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Men still promoted at a higher rate than women in NSW public schools

The study’s author, independent researcher Kevin McGrath, found differences in promotion rates had shrunk.

“There’s historically been more men in leadership roles, and this has been taken as this glass escalator effect,” he said. “But that’s falling far more rapidly than the representation of men in classroom teaching positions.”

In the journal, Dr McGrath said the historical tendency to promote men might be due to a belief their choice to work with young children would be less likely to be “perceived negatively” if they entered management.

They might also have benefited from positive discrimination because they were noticed more, or promotion was regarded as a way to keep them.

“Where male representation is particularly low, male school staff might be advantaged in gaining promotion because they … are perceived to bring something unique to the workplace, or are perceived to have the stereotypically masculine characteristics required for managerial work,” he wrote.

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However, the number of male principals was “falling far more rapidly than [male] classroom teachers,” he said.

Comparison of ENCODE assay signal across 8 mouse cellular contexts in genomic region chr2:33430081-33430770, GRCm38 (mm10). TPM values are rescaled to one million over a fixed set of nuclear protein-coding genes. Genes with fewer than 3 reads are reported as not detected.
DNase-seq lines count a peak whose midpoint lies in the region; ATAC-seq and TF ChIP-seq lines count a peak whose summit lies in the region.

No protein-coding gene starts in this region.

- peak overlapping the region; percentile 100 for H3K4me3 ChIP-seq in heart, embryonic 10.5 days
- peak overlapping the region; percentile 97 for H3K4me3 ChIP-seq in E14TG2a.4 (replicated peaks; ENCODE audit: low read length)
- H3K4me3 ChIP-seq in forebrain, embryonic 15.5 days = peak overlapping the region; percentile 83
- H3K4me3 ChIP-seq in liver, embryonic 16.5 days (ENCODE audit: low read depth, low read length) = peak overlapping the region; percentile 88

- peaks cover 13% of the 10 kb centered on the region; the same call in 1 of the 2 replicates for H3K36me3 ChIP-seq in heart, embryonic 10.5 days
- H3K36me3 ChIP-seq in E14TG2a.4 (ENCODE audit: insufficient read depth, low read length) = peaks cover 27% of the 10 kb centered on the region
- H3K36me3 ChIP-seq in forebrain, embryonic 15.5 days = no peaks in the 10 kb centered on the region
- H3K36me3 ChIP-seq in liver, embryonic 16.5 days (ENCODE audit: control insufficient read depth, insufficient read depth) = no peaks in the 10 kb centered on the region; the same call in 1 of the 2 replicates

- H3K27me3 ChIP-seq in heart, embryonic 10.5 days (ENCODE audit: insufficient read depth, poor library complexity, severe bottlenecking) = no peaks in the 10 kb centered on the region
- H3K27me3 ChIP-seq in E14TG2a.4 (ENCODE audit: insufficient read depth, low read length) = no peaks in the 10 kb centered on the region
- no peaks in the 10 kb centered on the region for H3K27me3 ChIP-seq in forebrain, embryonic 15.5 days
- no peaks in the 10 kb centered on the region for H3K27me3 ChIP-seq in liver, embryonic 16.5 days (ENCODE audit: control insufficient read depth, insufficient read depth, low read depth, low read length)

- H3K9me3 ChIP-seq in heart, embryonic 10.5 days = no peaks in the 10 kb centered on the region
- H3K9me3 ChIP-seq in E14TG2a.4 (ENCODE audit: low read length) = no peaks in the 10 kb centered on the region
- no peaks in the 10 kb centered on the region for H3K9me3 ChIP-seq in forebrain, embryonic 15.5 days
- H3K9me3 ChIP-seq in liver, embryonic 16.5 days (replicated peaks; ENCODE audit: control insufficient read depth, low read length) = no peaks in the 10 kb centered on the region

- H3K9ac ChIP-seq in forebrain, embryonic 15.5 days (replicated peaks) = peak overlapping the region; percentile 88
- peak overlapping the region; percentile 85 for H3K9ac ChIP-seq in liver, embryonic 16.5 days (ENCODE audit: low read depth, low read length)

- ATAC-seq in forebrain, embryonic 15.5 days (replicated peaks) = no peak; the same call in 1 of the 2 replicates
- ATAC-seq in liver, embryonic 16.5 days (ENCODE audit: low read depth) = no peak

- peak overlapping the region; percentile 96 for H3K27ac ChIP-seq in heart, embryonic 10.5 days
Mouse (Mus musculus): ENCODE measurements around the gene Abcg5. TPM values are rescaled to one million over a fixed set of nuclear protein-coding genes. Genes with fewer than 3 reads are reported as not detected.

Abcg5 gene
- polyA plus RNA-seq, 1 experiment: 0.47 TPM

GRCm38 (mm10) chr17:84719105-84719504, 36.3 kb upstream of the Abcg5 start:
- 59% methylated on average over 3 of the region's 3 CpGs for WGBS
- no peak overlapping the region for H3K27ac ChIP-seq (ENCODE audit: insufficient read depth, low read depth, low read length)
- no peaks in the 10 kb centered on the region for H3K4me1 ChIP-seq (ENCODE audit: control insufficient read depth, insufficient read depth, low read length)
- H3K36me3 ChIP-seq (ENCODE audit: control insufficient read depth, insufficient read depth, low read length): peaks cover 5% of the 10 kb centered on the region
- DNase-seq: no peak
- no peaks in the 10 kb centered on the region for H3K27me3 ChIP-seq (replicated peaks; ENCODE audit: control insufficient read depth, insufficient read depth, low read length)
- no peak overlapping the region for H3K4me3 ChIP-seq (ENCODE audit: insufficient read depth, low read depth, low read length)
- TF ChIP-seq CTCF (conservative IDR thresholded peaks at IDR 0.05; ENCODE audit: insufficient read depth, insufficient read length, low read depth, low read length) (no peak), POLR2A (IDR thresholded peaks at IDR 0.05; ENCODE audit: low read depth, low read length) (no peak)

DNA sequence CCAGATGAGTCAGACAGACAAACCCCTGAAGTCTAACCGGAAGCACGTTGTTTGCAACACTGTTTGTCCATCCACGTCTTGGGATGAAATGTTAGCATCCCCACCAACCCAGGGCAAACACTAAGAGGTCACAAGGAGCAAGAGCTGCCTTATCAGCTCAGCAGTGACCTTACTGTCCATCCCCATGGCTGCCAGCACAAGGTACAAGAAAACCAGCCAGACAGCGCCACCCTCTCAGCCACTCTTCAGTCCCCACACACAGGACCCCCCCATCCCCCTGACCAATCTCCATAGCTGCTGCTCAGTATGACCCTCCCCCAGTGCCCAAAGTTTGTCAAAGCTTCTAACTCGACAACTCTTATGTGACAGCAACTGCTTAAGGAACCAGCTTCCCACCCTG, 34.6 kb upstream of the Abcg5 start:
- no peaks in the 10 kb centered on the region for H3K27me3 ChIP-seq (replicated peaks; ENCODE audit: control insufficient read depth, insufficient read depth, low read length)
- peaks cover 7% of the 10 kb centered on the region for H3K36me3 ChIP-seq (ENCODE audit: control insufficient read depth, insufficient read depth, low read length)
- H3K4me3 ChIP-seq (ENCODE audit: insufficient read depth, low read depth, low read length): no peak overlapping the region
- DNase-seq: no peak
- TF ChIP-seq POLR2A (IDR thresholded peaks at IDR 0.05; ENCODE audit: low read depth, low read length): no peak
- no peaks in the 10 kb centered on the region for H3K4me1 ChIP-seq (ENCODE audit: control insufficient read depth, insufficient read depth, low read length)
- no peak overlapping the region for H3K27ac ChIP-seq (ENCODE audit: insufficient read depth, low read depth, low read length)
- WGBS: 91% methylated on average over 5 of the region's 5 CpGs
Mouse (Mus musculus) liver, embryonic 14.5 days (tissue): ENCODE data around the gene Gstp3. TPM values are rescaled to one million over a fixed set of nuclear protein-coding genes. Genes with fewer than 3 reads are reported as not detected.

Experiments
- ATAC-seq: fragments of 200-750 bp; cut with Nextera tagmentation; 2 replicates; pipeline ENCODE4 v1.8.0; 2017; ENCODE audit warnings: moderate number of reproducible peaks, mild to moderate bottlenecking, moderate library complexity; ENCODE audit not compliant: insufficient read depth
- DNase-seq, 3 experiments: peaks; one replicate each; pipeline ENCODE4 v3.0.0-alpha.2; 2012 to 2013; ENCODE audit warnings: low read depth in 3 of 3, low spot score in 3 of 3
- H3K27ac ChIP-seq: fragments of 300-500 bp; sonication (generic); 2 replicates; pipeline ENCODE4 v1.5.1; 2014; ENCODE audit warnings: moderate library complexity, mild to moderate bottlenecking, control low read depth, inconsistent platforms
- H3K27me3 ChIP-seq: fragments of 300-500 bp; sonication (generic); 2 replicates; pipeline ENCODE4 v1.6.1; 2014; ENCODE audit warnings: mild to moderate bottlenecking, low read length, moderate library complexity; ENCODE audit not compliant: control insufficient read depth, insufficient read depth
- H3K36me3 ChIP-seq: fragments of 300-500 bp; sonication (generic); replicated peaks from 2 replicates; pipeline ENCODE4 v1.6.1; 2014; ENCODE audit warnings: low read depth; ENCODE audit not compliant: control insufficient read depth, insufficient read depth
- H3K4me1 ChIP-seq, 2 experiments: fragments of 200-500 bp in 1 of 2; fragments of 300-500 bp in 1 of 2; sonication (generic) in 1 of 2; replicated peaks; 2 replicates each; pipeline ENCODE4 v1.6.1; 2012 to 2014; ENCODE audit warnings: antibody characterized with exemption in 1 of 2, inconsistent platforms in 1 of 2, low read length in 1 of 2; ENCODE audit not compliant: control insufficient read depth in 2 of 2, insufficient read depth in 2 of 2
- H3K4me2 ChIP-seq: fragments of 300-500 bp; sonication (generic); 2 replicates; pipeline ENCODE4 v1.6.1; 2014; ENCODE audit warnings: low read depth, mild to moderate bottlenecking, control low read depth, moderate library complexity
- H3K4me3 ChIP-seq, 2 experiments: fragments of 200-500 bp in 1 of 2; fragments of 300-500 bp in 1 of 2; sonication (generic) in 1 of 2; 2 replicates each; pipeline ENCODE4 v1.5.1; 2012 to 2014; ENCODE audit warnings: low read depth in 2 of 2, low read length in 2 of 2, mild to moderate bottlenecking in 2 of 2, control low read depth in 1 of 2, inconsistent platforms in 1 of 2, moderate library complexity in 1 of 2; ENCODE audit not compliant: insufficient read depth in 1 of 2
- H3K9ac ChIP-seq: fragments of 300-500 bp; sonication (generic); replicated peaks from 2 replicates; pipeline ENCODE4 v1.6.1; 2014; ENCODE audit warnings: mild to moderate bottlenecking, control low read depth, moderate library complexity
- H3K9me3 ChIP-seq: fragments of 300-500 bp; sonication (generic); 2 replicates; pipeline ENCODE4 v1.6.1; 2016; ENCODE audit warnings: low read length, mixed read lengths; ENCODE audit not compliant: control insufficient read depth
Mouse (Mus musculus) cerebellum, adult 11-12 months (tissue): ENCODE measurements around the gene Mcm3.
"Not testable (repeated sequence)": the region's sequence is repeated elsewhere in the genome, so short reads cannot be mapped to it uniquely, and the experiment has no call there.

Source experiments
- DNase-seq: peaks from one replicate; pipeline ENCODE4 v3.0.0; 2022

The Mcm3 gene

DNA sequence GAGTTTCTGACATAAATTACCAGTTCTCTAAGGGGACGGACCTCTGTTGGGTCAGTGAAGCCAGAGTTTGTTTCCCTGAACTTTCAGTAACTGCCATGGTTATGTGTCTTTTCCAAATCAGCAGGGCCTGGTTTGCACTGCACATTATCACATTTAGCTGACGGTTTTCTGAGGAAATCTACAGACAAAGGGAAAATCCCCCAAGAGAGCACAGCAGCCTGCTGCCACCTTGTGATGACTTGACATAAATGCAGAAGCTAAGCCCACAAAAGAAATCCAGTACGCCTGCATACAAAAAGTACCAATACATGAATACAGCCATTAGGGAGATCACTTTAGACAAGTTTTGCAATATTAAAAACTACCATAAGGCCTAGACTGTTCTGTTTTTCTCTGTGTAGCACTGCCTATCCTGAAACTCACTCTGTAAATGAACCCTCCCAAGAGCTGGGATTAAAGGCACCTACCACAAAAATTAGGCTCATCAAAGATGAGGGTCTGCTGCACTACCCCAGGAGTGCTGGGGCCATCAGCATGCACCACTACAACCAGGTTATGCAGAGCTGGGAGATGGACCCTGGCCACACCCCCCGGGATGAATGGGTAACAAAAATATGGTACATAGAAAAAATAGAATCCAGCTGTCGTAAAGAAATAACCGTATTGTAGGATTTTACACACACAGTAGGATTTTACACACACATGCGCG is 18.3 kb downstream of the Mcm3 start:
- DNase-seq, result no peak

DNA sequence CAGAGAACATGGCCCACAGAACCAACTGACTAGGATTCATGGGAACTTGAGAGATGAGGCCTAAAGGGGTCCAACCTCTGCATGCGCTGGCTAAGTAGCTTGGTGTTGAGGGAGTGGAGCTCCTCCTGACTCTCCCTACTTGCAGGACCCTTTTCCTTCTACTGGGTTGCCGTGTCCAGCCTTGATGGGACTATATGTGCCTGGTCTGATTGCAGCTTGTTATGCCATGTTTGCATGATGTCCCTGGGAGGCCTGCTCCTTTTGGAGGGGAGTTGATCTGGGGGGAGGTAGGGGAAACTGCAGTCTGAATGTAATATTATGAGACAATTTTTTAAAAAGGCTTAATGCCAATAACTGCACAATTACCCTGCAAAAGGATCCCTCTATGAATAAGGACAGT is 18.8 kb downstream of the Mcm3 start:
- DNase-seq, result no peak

The principal of Lane Cove West Public School, Tanya Weston, has a male deputy, Callum Thomson. She likes to have male teachers on her team, but says it’s ultimately about the best person for the job. “We are looking for every student in our school to have the best teacher,” she said.

Mr Thomson said he always wanted to be a school leader. “My father ran his own business so I always saw that management side and thought I’d like to do it one day,” he said.

He believes more men would be attracted to teaching if the profession was given greater credit by the public. “It’s about that respect for teachers, and I don’t think we do it as well as other countries,” he said.

The NSW Department of Education’s Diversity and Inclusion Strategy aims to increase the representation of women in senior roles to 60 per cent by 2025. It also commits to increasing the number of men in the profession, but does not set a target.

“The department is on track to meet its ‘Women in Leadership’ target, with 55 per cent of senior leadership roles across the organisation currently held by females,” a spokesman said.

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